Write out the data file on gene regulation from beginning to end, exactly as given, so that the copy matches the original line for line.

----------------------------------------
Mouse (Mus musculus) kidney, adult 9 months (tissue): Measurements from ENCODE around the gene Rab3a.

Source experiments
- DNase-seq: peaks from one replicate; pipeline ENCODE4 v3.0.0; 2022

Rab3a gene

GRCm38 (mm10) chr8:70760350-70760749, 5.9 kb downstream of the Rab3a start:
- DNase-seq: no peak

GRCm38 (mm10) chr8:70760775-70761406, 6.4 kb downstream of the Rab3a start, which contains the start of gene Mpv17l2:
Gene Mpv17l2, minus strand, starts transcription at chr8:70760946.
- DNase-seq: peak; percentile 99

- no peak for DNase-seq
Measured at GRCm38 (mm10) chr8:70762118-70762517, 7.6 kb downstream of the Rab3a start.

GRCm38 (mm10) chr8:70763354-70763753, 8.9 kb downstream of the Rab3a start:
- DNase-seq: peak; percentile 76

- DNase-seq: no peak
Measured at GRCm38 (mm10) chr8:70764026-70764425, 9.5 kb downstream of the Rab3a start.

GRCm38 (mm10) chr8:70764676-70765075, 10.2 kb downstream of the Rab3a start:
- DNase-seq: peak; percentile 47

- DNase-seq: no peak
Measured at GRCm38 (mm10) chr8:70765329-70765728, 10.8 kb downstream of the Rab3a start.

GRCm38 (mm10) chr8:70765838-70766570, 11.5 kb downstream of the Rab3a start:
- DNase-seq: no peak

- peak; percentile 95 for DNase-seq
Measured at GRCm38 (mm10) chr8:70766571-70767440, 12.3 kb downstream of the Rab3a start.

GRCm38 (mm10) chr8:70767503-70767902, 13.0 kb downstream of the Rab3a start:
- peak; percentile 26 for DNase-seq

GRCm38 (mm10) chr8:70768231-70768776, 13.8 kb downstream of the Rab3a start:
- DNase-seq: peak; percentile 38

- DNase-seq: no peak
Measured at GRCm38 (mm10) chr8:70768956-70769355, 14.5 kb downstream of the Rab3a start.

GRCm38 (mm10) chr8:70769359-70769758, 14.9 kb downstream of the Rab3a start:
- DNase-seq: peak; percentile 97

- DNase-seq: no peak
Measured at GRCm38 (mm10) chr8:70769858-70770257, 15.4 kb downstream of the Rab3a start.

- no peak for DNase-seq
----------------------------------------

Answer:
Mouse (Mus musculus) kidney, adult 9 months (tissue): Measurements from ENCODE around the gene Rab3a.

Source experiments
- DNase-seq: peaks from one replicate; pipeline ENCODE4 v3.0.0; 2022

Rab3a gene

GRCm38 (mm10) chr8:70760350-70760749, 5.9 kb downstream of the Rab3a start:
- DNase-seq: no peak

GRCm38 (mm10) chr8:70760775-70761406, 6.4 kb downstream of the Rab3a start, which contains the start of gene Mpv17l2:
Gene Mpv17l2, minus strand, starts transcription at chr8:70760946.
- DNase-seq: peak; percentile 99

- no peak for DNase-seq
Measured at GRCm38 (mm10) chr8:70762118-70762517, 7.6 kb downstream of the Rab3a start.

GRCm38 (mm10) chr8:70763354-70763753, 8.9 kb downstream of the Rab3a start:
- DNase-seq: peak; percentile 76

- DNase-seq: no peak
Measured at GRCm38 (mm10) chr8:70764026-70764425, 9.5 kb downstream of the Rab3a start.

GRCm38 (mm10) chr8:70764676-70765075, 10.2 kb downstream of the Rab3a start:
- DNase-seq: peak; percentile 47

- DNase-seq: no peak
Measured at GRCm38 (mm10) chr8:70765329-70765728, 10.8 kb downstream of the Rab3a start.

GRCm38 (mm10) chr8:70765838-70766570, 11.5 kb downstream of the Rab3a start:
- DNase-seq: no peak

- peak; percentile 95 for DNase-seq
Measured at GRCm38 (mm10) chr8:70766571-70767440, 12.3 kb downstream of the Rab3a start.

GRCm38 (mm10) chr8:70767503-70767902, 13.0 kb downstream of the Rab3a start:
- peak; percentile 26 for DNase-seq

GRCm38 (mm10) chr8:70768231-70768776, 13.8 kb downstream of the Rab3a start:
- DNase-seq: peak; percentile 38

- DNase-seq: no peak
Measured at GRCm38 (mm10) chr8:70768956-70769355, 14.5 kb downstream of the Rab3a start.

GRCm38 (mm10) chr8:70769359-70769758, 14.9 kb downstream of the Rab3a start:
- DNase-seq: peak; percentile 97

- DNase-seq: no peak
Measured at GRCm38 (mm10) chr8:70769858-70770257, 15.4 kb downstream of the Rab3a start.

- no peak for DNase-seq